In a statement, the Galway Car Scene group say they pay road tax like all other road users – and they have “every right” to be in Salthill this weekend.

It comes as they’ve confirmed the event will be taking place there on Sunday as originally planned.

They add it’s unfair to accuse them of blocking up Salthill and other parts of the city given the chronic traffic issues every day of the week.

They’ve also created an online petition calling for a designated place for car enthusiasts to go – which has so far gathered almost 250 signatures.

It claims the car enthusiast community in Galway has been unfairly painted as a negative and anti-social group.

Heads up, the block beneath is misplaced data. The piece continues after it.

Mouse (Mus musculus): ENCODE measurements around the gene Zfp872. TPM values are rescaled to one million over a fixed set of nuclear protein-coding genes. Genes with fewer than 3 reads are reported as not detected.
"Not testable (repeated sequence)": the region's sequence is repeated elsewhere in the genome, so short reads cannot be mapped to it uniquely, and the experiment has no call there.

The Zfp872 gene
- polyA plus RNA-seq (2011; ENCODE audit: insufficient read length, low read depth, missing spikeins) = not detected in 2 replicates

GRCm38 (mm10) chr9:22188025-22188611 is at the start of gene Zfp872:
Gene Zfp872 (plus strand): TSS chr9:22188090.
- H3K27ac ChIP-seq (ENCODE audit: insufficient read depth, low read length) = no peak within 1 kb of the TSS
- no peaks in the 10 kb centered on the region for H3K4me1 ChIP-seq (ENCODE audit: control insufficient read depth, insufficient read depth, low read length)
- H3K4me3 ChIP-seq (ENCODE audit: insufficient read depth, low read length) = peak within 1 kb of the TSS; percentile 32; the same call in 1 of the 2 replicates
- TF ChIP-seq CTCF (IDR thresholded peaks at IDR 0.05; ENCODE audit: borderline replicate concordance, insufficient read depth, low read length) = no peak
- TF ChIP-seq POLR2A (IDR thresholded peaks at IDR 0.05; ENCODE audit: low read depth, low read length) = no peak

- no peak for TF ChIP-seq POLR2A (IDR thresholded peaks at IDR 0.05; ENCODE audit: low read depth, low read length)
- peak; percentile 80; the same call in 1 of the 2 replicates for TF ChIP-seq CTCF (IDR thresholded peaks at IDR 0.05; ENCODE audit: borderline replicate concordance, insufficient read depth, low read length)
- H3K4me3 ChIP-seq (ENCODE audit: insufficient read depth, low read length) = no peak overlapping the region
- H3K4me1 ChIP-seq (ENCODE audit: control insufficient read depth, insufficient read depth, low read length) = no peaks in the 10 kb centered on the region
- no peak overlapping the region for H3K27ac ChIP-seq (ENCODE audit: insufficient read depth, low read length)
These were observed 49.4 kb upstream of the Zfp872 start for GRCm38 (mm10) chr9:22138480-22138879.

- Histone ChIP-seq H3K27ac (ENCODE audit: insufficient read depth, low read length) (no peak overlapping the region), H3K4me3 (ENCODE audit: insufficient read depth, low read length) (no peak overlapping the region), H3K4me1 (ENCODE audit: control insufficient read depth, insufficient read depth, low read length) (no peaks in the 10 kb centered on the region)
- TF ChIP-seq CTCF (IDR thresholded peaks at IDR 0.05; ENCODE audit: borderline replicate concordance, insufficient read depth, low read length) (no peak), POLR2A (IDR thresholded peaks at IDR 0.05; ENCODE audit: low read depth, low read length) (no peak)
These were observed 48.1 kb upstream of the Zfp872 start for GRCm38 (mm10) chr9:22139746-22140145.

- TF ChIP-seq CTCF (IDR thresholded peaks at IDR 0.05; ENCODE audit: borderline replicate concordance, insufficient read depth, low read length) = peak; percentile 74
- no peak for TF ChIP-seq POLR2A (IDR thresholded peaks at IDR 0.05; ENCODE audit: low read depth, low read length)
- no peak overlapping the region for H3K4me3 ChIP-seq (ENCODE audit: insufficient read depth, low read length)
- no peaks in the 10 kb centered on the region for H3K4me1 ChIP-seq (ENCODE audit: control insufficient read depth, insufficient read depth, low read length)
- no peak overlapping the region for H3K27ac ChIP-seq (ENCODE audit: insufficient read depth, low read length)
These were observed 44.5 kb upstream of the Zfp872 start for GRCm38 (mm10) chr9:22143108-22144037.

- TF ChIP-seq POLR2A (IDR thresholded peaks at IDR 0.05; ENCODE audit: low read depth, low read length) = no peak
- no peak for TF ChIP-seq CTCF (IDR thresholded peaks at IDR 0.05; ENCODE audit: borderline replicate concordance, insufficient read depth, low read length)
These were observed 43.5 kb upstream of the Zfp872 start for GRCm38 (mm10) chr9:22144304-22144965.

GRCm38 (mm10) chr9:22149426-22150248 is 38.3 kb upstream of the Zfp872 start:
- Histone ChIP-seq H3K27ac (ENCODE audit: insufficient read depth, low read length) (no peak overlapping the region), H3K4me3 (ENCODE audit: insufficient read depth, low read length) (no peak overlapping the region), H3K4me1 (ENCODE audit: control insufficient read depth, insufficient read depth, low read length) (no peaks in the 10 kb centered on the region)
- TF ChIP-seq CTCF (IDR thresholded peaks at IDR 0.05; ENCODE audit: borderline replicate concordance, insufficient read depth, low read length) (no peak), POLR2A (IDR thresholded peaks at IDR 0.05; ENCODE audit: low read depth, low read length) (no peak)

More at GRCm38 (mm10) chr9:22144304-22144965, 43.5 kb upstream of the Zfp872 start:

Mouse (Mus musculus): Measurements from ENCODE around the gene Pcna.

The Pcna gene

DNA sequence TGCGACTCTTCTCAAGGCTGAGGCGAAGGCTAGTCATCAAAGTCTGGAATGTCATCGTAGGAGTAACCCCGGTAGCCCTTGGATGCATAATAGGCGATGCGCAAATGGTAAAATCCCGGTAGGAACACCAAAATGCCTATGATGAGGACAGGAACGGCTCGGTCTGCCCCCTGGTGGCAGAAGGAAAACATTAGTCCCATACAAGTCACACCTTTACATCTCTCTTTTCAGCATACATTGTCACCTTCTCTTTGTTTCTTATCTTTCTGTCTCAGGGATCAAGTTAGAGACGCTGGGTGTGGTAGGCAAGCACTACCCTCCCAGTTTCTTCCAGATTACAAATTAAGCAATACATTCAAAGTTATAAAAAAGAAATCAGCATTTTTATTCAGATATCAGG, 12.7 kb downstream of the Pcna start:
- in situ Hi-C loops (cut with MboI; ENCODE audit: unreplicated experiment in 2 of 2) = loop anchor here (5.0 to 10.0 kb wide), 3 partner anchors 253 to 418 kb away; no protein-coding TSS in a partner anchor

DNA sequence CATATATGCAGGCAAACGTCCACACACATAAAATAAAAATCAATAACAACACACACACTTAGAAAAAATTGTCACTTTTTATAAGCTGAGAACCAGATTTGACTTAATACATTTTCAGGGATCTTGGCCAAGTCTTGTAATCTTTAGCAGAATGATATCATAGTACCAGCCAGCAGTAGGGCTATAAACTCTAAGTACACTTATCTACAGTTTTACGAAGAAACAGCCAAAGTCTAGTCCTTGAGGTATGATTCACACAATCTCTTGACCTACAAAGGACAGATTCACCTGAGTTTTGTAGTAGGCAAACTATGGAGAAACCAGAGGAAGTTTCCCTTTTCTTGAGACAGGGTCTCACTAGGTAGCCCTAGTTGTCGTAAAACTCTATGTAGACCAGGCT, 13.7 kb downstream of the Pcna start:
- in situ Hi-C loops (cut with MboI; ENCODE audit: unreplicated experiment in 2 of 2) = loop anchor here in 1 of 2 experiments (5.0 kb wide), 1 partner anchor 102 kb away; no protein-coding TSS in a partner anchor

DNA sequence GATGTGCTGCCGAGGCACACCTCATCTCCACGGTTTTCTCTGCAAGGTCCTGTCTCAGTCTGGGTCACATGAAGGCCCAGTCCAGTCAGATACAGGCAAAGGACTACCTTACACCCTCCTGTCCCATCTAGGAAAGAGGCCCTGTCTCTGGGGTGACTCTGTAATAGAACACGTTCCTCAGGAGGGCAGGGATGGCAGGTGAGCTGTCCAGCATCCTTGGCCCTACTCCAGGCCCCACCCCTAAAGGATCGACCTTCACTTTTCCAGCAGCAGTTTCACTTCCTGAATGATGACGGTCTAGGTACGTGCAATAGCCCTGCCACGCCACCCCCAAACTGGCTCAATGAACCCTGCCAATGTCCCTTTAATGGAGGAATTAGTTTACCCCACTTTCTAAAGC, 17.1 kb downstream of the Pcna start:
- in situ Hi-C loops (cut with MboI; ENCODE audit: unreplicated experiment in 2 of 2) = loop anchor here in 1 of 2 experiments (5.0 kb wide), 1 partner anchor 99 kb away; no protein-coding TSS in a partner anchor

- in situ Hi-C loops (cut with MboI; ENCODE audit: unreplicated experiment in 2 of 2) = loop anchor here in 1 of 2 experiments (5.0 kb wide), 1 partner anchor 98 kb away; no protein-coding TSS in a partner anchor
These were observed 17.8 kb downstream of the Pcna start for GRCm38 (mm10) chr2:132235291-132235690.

The group say they’re happy to go elsewhere, but say any time they try to find a venue they’re shut out.

The event planned for Sunday has encountered significant opposition, much of which is based on a previous “Salthill Sundays” event held in May.

Those opposed say they’re not against an event of this kind in principle – but they strongly feel that Salthill just isn’t the right venue.

It’s also argued that if the organisers want to be taken seriously, they have to engage with stakeholders like Galway City Council and Gardaí to ensure a well-planned and safe event.

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CITY TRIBUNE

Cars down to one-way system on Salthill Promenade

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From this week’s Galway City Tribune – A one-way system of traffic may be introduced along the Promenade in Salthill to facilitate the introduction of temporary cycle lanes.